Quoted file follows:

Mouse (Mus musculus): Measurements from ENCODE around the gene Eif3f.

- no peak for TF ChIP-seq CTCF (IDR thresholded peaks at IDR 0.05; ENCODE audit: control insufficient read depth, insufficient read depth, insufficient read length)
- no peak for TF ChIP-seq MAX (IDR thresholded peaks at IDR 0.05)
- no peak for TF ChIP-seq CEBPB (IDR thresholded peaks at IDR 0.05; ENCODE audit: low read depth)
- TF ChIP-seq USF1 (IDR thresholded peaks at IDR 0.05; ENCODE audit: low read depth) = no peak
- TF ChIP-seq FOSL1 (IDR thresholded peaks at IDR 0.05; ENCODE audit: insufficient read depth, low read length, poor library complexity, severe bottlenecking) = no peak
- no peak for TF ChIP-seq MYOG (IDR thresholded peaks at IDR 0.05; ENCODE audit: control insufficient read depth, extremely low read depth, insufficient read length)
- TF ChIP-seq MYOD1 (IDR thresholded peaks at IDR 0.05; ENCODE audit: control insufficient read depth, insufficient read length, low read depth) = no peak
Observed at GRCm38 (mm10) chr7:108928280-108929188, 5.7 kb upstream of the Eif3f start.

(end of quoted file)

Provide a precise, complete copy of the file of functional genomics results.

Mouse (Mus musculus): Measurements from ENCODE around the gene Eif3f.

- no peak for TF ChIP-seq CTCF (IDR thresholded peaks at IDR 0.05; ENCODE audit: control insufficient read depth, insufficient read depth, insufficient read length)
- no peak for TF ChIP-seq MAX (IDR thresholded peaks at IDR 0.05)
- no peak for TF ChIP-seq CEBPB (IDR thresholded peaks at IDR 0.05; ENCODE audit: low read depth)
- TF ChIP-seq USF1 (IDR thresholded peaks at IDR 0.05; ENCODE audit: low read depth) = no peak
- TF ChIP-seq FOSL1 (IDR thresholded peaks at IDR 0.05; ENCODE audit: insufficient read depth, low read length, poor library complexity, severe bottlenecking) = no peak
- no peak for TF ChIP-seq MYOG (IDR thresholded peaks at IDR 0.05; ENCODE audit: control insufficient read depth, extremely low read depth, insufficient read length)
- TF ChIP-seq MYOD1 (IDR thresholded peaks at IDR 0.05; ENCODE audit: control insufficient read depth, insufficient read length, low read depth) = no peak
Observed at GRCm38 (mm10) chr7:108928280-108929188, 5.7 kb upstream of the Eif3f start.